Open the task Copy Code and copy the first two actions. Paste these into the start of the task you want to debug. Step through the task you are debugging. When you want to see local variables, run the task TL Show Debug. I prefer launch this from the Samsung Sidebar, but you could just step out of the debug task and launch it from the Tasker editor. Or you could use a profile, perhaps by shaking your phone.
Watch the video to see how to use the user interface to view and change variables, create new ones, expand and collapse arrays, etc.
This project reserves variable names starting %debug_ for its own use, so you should never use these variable names yourself, just in case you wish to debug the task.
To add a pseudo breakpoint, copy the last action from Copy Code and paste it to the point where you want to pause the task. The variable viewer will be shown when the action is reached. It is only a pseudo breakpoint, so you can only resume the task running when you have inspected / changed variables. You cannot switch to single stepping as you would with a real breakpoint. It is very important to resume the task you are debugging. If you don't it will be left hanging and you will soon be unable to start new tasks. If this does happen you can either stop and restart Tasker, or use an action to kill named tasks for the name of the task you were debugging. In general, it is much better to start your debugging by single stepping through the task to be debugged if at all possible.
The debugger is slow. It's written in Tasker and it has a lot to do. Be patient, it's better than nothing. If you can get away with just logging a few variables, using my Logger project might be better.
Your phones battery with have a longer lifespan if you turn off fast charging and leave it off most of the time. The problem is that when you need to turn it on, it’s a bit of a trawl through settings to get to turn it on/off. This project creates tasks that toggle the setting for you. On my phone I have wired fast charging in the quick settings, but leave wireless charging as a shortcut on the home screen. I have fast wired charging automatically turn off when I unplug my phone, but this is optional.
There is no installation task for this project.
Remove the Custom Setting Action from CH Wired Charging Off if you don’t want fast wired charging to revert to off when you unplug your phone.
If you don't want to have fast charging in your quick settings panel:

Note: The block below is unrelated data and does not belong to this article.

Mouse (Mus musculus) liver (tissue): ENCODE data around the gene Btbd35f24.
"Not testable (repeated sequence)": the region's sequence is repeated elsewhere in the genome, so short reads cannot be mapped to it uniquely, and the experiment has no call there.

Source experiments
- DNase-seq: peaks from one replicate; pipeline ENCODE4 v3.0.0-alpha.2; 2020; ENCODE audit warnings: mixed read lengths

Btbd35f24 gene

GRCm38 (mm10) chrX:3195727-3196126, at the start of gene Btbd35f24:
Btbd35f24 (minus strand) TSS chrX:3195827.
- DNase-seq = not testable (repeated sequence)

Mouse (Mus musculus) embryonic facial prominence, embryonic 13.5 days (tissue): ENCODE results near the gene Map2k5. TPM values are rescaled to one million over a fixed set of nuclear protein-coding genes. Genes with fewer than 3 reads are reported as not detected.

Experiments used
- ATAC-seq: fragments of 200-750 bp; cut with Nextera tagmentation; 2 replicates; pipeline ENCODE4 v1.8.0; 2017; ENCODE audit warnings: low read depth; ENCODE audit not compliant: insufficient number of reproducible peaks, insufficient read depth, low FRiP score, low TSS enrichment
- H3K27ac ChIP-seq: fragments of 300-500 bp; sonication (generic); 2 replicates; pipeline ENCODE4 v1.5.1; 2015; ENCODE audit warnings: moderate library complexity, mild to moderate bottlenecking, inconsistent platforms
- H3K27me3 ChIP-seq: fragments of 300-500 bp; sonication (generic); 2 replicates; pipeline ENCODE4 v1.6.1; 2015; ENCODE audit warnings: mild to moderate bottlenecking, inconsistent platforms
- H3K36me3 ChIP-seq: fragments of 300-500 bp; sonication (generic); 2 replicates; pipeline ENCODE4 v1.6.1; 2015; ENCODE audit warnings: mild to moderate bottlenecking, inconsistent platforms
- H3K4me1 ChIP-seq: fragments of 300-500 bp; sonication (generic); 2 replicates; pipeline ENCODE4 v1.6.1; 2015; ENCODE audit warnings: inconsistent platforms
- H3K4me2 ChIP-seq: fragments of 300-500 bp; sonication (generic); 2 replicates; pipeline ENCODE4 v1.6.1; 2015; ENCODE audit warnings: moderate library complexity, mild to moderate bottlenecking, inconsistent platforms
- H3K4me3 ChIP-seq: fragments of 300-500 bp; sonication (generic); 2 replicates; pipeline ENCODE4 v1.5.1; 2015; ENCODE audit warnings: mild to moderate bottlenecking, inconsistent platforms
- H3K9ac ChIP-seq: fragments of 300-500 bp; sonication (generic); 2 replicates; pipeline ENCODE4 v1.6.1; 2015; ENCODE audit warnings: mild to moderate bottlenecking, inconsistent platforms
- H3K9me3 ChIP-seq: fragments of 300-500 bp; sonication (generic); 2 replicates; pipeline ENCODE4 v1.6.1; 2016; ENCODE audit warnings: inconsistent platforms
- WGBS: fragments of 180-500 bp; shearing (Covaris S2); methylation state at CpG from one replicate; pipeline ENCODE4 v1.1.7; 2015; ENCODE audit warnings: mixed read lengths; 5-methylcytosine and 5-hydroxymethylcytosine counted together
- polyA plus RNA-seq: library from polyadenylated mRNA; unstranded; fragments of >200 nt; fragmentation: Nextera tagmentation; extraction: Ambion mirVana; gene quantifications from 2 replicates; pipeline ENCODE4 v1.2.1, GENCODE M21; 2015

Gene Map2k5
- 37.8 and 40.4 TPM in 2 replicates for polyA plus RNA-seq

- Remove all Setup Quick Setting Actions from all tasks.
- Delete the profile Monitor Start.
- Delete the task CH Initalise task.
This project user the 1st Tasker Quick Setting. Change all the Setup Quick Setting Actions in all tasks if you are already using the first setting.
Manually add the Tasker Quick Setting to your quick settings panel.
Turn off Bluetooth reminder
If you don’t need Bluetooth on, your battery charge will last longer if you turn it off. My earbuds automatically turn on Bluetooth when I take them out of their case. I found I was forgetting to turn Bluetooth off again when I’d finished using them. This project issues a notification fifteen minutes after the last Bluetooth device has disconnected. The notification is cancelled if another Bluetooth device connects.
This project uses the Auto Notification plugin. You can edit the tasks to use the standard notification if you don’t have this plugin.
There is no installation task for this project.
If you don’t have the Auto Notification plugin, you need to:
- Delete profile Turn BT Off and task Turn BT Off.
- Edit tasks Bluetooth Off Notification and Bluetooth Cancel Notification to replace the plugin with standard Tasker notification actions.
Alternatively, you could purchase Auto Notification. It’s one of the most useful plugins and does not cost very much. It’s well worth it.
If you have a led case, you can flash an icon on it when the notification is given reminding you to turn off Bluetooth. You need to compile LedCaseNotificationBT using the Tasker App Factory. Or if you prefer, you can download the compiled app and install it. You will also need to activate the last activity in Bluetooth Off Notification.
The first time the app runs, you should edit the settings for the notification. Turn off Monitor and Placeholder. If find it useful to assign a different sound to this notification. You will also receive a Tasker notification about display on top permissions. Just tap stop reminding on this notification.